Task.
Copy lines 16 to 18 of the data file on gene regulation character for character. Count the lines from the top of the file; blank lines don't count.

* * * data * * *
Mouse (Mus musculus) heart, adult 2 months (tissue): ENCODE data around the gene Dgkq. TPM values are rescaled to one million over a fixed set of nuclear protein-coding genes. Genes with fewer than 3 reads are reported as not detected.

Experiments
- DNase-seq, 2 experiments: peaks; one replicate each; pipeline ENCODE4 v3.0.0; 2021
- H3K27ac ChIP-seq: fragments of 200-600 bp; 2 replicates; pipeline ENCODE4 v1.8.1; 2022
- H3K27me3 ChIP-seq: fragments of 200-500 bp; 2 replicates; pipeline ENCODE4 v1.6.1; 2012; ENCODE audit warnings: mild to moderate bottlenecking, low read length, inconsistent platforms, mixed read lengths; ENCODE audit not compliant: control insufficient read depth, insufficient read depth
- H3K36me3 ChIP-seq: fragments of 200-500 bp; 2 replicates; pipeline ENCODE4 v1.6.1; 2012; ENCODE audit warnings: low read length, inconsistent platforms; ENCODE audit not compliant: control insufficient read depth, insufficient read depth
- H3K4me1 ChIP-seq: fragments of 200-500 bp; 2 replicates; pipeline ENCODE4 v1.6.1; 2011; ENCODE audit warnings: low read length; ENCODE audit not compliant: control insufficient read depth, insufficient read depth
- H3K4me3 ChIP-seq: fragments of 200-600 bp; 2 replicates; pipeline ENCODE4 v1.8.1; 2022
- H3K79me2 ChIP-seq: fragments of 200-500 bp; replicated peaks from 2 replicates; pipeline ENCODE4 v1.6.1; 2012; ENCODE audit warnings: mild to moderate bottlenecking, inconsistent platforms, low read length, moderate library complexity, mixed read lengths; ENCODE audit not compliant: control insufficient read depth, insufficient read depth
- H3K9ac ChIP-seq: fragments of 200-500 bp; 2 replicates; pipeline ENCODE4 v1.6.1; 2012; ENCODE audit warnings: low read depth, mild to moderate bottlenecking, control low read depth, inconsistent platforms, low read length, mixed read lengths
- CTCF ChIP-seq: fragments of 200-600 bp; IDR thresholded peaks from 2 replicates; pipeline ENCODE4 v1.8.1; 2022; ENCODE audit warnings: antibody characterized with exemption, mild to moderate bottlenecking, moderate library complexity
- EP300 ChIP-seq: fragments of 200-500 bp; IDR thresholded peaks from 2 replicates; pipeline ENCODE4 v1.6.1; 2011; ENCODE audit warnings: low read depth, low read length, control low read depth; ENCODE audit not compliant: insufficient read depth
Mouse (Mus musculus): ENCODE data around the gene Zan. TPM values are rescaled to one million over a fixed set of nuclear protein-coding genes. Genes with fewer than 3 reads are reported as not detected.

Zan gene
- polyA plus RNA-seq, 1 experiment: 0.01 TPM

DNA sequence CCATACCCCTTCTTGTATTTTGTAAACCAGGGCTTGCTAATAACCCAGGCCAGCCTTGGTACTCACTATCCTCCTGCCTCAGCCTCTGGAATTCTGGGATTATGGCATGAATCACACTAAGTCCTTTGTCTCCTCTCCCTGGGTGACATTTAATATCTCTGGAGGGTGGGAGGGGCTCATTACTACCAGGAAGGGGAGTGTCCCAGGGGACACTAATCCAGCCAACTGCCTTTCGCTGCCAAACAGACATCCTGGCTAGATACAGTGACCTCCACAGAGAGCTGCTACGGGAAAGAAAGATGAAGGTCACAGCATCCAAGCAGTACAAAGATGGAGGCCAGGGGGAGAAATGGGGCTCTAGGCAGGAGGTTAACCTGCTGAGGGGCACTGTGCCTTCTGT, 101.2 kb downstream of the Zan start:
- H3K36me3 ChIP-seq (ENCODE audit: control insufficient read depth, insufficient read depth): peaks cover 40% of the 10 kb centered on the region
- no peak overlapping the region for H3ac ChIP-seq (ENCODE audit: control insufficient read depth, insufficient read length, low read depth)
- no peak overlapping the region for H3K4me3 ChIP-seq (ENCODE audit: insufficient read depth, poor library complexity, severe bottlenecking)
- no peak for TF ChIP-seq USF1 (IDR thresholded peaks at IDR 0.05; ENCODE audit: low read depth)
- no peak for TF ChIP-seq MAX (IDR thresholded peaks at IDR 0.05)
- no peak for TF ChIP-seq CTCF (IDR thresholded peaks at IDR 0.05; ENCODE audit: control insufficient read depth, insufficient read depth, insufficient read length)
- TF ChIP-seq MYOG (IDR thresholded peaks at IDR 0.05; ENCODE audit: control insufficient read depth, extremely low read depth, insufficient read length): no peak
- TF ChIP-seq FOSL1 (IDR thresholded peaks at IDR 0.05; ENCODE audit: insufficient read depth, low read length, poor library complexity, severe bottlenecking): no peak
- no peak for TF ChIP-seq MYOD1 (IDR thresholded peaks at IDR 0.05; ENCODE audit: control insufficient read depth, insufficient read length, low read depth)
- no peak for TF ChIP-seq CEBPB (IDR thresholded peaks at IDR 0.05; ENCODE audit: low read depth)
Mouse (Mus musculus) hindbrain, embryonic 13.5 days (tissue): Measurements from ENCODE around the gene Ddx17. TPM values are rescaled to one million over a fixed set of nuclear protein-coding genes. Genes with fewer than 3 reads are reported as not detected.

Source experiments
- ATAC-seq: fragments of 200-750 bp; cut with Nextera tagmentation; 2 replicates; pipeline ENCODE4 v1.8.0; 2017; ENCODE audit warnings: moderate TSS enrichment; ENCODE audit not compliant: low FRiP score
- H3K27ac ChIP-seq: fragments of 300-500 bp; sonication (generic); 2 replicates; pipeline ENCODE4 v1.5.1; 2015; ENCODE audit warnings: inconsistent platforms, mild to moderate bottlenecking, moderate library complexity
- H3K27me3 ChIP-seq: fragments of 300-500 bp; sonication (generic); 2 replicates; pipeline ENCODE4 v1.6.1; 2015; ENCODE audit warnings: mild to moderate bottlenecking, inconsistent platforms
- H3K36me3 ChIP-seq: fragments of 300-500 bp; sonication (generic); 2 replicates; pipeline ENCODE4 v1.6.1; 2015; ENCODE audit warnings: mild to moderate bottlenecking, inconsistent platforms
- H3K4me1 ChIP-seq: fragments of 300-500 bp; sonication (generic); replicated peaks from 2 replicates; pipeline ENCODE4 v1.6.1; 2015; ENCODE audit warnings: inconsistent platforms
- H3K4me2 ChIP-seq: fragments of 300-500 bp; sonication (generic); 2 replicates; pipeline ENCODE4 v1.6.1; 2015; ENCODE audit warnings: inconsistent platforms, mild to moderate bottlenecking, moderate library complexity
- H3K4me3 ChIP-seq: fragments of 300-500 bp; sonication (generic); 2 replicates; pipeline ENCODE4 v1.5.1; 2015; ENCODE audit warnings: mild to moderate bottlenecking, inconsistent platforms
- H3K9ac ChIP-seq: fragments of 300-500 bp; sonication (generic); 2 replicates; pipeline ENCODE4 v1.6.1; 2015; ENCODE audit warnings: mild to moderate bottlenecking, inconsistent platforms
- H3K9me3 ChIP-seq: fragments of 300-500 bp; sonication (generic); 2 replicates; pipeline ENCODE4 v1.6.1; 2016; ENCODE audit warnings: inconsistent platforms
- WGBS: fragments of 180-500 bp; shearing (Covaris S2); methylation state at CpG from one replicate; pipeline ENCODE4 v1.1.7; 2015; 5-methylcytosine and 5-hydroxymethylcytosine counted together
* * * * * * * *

DNA sequence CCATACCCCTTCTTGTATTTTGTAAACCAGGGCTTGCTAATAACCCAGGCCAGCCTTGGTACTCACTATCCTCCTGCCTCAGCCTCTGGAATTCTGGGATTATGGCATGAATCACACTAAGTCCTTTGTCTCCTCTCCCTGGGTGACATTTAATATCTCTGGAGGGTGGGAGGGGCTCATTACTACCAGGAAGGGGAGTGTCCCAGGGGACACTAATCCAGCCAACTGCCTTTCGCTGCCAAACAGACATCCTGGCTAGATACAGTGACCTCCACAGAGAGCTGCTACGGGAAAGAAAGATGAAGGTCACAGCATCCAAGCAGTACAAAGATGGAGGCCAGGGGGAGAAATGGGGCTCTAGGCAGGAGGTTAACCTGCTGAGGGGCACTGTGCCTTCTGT, 101.2 kb downstream of the Zan start:
- H3K36me3 ChIP-seq (ENCODE audit: control insufficient read depth, insufficient read depth): peaks cover 40% of the 10 kb centered on the region
- no peak overlapping the region for H3ac ChIP-seq (ENCODE audit: control insufficient read depth, insufficient read length, low read depth)